The play calling says this to me: We don’t play ferociously to win –we play not to lose. The only time K gets super aggressive is with his back against the wall.

    Positives: Brian, Brock, Harry, and Bilal Powell! And maybe marginal improvement on D — but hard to tell since Pitt’s O is so bad.

    My nightmare scenario posted after the Syracuse game is going to happen: I said my fear was that K would somehow get to 5-7 or 6-6 and he’d keep his job. And we’d be stuck with mediocrity.

    Because ever since Mid Tenn (or Syracuse!) I was convinced he’s never going to be better than a top 20-40 range coach — and every game since then has merely confirmed it more in my mind.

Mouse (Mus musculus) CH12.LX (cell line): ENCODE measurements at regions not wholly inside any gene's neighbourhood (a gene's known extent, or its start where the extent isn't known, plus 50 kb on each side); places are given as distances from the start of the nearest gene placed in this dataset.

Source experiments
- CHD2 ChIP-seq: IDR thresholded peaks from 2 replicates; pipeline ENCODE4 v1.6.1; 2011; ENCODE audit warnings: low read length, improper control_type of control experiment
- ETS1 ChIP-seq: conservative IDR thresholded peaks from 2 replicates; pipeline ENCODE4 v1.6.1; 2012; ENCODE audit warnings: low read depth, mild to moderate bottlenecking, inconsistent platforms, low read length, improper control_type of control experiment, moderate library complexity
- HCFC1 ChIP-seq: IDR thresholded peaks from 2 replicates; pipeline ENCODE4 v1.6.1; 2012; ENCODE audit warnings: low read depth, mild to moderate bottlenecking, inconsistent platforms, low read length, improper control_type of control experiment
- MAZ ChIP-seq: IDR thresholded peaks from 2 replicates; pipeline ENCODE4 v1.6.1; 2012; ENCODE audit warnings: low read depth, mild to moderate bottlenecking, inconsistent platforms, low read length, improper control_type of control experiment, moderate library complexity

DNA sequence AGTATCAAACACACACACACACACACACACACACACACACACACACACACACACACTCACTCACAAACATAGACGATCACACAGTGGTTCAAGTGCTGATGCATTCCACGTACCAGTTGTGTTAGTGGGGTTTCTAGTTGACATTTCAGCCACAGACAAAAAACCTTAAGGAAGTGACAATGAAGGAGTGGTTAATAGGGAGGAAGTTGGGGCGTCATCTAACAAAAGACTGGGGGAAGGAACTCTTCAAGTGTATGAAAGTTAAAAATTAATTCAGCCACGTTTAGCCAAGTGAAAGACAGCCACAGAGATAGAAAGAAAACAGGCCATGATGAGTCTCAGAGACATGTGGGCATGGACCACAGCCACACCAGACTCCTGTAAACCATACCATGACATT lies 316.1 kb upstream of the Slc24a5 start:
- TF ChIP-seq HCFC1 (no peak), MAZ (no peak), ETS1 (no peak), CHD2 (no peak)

• October 29, 2007 at 1:29 pm
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    And, Charlie, it’s time for you to rev up and understand the new world of sports. It’s corporate to the core– Ricky P and Tom J use the code words all the time (branding, etc.).

    As in the high level corporate world, there is no long-term loyalty, on the part of the exec or the employer. The nonsense of wanting a top 10 coach to pledge to “stay forever” is fairy tale– unless he’s at the end of his career like Pitino.

    And though the high level corporate world is certainly not perfect, it is an effective, efficient system–and a very reasonable model to use here.

    If you don’t produce — you’re out quickly. VERY QUICKLY if you take over a smooth running system with 10 yrs of very “profitable” yrs and a ton of talent returning– and then start posting “losses”.

    There are no “excuses” at that level in business– nor should there be at this level in sports.